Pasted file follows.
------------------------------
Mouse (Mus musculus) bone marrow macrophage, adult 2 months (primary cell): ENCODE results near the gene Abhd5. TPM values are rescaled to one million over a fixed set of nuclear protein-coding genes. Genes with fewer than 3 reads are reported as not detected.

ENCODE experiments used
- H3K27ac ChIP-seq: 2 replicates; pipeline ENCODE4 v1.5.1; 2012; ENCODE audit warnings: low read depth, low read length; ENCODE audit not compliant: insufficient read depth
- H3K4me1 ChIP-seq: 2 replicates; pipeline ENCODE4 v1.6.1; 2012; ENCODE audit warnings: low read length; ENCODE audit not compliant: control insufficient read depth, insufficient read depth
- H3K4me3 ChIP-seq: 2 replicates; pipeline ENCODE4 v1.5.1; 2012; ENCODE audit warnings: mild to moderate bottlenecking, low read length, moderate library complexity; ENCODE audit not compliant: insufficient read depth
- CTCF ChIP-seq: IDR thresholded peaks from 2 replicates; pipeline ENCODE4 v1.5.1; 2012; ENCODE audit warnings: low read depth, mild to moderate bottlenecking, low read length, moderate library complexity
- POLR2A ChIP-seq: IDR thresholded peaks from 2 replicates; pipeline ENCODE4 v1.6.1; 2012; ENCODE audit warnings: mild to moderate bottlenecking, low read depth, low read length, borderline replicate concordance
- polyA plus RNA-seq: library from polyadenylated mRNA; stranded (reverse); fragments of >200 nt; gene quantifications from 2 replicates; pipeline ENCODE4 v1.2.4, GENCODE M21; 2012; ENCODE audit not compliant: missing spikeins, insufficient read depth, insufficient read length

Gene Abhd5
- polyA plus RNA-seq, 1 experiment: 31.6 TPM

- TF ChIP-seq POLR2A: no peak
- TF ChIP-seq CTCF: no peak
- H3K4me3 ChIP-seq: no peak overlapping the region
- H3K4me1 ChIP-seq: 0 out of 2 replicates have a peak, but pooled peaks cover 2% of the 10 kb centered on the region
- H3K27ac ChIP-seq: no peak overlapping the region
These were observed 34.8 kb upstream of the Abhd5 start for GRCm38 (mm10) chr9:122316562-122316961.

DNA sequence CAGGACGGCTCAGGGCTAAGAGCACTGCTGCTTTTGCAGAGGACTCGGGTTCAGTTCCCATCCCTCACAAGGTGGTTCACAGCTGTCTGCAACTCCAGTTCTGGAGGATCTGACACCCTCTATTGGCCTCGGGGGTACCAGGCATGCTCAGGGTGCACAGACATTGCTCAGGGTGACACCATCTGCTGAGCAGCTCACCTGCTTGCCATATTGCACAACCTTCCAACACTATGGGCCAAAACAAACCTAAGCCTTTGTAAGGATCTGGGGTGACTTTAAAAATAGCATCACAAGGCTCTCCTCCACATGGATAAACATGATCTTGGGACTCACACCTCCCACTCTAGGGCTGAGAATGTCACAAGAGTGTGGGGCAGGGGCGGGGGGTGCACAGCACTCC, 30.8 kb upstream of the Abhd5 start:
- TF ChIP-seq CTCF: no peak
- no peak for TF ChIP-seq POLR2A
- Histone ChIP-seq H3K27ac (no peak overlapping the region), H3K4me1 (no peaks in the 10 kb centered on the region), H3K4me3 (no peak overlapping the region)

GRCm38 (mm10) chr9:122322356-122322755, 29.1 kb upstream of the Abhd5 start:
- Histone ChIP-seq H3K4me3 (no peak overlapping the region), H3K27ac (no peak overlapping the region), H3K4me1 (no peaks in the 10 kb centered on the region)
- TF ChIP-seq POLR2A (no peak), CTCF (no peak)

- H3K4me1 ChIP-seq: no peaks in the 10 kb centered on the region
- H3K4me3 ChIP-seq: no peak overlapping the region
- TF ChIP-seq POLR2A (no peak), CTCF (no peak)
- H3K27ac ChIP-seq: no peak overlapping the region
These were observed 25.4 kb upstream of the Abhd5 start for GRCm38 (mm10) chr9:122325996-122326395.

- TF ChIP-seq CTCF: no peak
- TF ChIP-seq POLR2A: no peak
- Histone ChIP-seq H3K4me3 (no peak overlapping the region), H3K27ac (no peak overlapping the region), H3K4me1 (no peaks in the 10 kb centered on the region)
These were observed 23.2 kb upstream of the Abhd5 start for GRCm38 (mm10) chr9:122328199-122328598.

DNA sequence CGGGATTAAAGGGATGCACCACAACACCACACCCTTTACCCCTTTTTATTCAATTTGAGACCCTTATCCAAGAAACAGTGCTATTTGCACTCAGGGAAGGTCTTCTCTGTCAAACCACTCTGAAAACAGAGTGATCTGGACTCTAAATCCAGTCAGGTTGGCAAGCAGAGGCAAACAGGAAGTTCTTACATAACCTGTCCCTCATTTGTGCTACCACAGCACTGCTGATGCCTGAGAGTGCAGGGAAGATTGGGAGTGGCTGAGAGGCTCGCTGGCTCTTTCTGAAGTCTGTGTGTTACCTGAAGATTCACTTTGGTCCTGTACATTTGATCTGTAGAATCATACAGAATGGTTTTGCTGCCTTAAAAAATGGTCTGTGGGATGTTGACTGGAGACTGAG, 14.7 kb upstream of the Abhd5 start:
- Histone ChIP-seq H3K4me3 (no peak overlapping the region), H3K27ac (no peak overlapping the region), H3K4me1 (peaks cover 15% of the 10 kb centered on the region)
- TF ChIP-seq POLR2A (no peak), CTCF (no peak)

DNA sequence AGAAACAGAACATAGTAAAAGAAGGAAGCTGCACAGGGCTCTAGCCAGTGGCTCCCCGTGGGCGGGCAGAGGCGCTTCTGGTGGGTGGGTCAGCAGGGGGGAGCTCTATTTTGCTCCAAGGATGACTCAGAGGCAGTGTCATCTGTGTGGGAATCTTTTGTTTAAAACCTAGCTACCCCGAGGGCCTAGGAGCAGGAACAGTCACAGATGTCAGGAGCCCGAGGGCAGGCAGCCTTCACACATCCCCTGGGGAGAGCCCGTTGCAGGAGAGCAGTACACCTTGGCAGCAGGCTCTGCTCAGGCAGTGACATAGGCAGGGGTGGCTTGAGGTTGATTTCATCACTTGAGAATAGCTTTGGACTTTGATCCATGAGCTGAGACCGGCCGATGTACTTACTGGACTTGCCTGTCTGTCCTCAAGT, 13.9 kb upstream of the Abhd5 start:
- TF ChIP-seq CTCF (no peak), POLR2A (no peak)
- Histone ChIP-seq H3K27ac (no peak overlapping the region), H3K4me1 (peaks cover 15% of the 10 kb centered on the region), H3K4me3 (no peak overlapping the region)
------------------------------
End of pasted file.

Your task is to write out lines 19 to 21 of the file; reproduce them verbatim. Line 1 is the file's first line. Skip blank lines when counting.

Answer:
- no peak for TF ChIP-seq POLR2A
- Histone ChIP-seq H3K27ac (no peak overlapping the region), H3K4me1 (no peaks in the 10 kb centered on the region), H3K4me3 (no peak overlapping the region)

GRCm38 (mm10) chr9:122322356-122322755, 29.1 kb upstream of the Abhd5 start: